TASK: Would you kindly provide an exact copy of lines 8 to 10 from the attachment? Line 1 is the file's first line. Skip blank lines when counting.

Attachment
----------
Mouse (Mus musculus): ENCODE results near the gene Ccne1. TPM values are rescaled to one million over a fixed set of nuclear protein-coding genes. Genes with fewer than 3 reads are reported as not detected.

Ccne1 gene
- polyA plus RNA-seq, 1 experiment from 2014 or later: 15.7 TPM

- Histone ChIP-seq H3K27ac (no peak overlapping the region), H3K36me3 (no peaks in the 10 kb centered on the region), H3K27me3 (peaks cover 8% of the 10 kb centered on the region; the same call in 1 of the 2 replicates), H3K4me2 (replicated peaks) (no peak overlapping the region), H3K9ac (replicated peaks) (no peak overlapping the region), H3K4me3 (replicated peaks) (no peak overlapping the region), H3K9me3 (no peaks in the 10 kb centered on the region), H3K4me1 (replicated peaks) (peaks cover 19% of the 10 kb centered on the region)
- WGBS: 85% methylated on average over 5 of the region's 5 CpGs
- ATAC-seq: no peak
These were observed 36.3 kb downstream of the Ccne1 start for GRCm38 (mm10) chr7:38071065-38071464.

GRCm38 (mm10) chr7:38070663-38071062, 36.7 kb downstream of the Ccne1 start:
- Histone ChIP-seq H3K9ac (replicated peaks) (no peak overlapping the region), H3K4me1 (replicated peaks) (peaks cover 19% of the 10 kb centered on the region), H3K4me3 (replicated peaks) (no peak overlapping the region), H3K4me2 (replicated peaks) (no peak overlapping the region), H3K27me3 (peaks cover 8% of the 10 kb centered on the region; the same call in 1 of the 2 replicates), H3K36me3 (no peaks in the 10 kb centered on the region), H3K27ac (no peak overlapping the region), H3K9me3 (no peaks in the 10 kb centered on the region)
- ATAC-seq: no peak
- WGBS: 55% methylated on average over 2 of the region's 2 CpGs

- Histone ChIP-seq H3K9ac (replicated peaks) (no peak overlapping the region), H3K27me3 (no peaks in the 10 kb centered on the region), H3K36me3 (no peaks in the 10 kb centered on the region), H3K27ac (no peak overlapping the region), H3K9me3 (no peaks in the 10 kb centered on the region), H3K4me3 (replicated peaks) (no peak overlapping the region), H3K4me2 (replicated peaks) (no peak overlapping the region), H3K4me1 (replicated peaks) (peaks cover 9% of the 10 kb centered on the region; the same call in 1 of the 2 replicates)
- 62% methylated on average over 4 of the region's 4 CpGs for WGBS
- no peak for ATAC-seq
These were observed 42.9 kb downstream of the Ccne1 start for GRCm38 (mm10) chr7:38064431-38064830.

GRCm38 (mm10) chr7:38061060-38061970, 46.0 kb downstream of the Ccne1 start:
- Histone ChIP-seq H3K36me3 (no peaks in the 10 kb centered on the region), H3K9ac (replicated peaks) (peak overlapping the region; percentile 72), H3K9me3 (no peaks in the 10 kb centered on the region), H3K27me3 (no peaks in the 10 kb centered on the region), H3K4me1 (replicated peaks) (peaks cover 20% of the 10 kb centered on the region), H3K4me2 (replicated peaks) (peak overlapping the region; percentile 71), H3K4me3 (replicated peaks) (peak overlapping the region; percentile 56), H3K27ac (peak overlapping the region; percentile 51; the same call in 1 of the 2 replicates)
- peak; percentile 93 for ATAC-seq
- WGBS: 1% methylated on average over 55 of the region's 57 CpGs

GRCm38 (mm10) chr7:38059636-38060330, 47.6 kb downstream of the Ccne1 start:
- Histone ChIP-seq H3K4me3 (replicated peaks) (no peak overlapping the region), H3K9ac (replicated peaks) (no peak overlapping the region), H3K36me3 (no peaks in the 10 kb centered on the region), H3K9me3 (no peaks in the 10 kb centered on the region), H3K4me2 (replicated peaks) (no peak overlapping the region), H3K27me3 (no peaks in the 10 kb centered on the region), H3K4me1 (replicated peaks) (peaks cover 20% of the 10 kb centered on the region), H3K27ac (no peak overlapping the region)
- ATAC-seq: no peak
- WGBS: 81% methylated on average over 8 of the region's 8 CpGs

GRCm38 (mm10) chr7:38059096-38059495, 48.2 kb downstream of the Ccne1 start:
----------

GRCm38 (mm10) chr7:38070663-38071062, 36.7 kb downstream of the Ccne1 start:
- Histone ChIP-seq H3K9ac (replicated peaks) (no peak overlapping the region), H3K4me1 (replicated peaks) (peaks cover 19% of the 10 kb centered on the region), H3K4me3 (replicated peaks) (no peak overlapping the region), H3K4me2 (replicated peaks) (no peak overlapping the region), H3K27me3 (peaks cover 8% of the 10 kb centered on the region; the same call in 1 of the 2 replicates), H3K36me3 (no peaks in the 10 kb centered on the region), H3K27ac (no peak overlapping the region), H3K9me3 (no peaks in the 10 kb centered on the region)
- ATAC-seq: no peak